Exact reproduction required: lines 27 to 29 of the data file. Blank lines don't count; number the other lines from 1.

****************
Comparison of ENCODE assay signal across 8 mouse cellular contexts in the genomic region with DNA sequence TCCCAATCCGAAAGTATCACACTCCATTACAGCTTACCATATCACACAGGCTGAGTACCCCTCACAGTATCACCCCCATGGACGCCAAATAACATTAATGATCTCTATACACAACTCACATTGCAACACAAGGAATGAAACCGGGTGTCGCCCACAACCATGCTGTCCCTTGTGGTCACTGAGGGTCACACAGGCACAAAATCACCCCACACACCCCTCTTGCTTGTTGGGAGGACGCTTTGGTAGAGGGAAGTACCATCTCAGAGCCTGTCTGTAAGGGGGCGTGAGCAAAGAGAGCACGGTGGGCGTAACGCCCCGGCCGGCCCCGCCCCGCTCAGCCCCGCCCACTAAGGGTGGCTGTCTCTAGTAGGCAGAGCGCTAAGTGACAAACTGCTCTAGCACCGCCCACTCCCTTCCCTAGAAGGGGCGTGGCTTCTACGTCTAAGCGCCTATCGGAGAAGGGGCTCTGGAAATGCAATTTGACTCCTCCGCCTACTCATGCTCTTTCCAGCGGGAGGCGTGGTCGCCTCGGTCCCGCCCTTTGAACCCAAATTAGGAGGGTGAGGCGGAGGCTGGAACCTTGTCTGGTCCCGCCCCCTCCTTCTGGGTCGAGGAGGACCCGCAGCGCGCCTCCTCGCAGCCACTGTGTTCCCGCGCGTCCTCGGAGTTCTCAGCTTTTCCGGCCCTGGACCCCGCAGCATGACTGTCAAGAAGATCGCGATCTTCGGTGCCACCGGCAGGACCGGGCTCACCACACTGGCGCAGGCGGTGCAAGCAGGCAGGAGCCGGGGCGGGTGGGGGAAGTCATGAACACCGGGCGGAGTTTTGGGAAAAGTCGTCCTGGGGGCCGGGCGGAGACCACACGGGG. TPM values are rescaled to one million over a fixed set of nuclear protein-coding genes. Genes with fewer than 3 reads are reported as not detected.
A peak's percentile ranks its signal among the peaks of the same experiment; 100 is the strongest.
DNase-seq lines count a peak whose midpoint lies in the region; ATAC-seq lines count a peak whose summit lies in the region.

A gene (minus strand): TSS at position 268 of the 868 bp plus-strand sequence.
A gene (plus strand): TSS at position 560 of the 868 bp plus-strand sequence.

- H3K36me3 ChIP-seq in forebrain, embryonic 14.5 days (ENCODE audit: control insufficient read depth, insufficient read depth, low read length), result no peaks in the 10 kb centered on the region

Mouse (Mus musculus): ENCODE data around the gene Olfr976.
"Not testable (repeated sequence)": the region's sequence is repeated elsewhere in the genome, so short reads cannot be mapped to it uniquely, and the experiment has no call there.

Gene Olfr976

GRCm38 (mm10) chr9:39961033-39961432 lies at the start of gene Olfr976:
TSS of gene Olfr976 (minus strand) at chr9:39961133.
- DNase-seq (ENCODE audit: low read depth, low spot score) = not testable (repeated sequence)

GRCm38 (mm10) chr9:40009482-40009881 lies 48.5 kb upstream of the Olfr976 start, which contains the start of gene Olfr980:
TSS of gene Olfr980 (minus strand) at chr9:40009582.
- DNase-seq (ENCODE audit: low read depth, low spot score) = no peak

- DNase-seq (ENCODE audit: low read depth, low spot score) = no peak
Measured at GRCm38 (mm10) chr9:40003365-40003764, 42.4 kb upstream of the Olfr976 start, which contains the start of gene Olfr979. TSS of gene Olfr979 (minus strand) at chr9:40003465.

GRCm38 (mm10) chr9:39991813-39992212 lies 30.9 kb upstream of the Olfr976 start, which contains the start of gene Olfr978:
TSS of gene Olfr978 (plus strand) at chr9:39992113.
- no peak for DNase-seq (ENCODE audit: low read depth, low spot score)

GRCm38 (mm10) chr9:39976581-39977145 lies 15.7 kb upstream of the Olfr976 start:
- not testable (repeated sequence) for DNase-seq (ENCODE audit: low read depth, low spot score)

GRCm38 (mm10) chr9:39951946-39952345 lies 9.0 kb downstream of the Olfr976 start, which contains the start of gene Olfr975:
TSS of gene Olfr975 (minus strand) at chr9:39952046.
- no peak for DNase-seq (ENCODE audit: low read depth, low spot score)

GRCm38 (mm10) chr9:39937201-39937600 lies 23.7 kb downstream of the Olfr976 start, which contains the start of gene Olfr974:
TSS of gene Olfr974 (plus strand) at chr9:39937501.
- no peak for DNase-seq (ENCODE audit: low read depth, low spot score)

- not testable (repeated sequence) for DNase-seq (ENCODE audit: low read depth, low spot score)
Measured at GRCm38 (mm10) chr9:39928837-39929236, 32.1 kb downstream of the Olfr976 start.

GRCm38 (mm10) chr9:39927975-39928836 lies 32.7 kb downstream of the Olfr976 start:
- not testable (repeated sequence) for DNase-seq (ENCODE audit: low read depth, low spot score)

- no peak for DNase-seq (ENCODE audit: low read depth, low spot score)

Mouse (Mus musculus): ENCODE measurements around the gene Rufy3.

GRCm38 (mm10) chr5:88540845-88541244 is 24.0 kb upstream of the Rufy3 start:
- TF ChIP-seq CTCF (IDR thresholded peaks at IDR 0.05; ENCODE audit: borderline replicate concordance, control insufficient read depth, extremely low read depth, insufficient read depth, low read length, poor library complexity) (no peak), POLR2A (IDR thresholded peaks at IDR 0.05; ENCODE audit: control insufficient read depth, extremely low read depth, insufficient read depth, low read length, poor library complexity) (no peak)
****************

TSS of gene Olfr974 (plus strand) at chr9:39937501.
- no peak for DNase-seq (ENCODE audit: low read depth, low spot score)

- not testable (repeated sequence) for DNase-seq (ENCODE audit: low read depth, low spot score)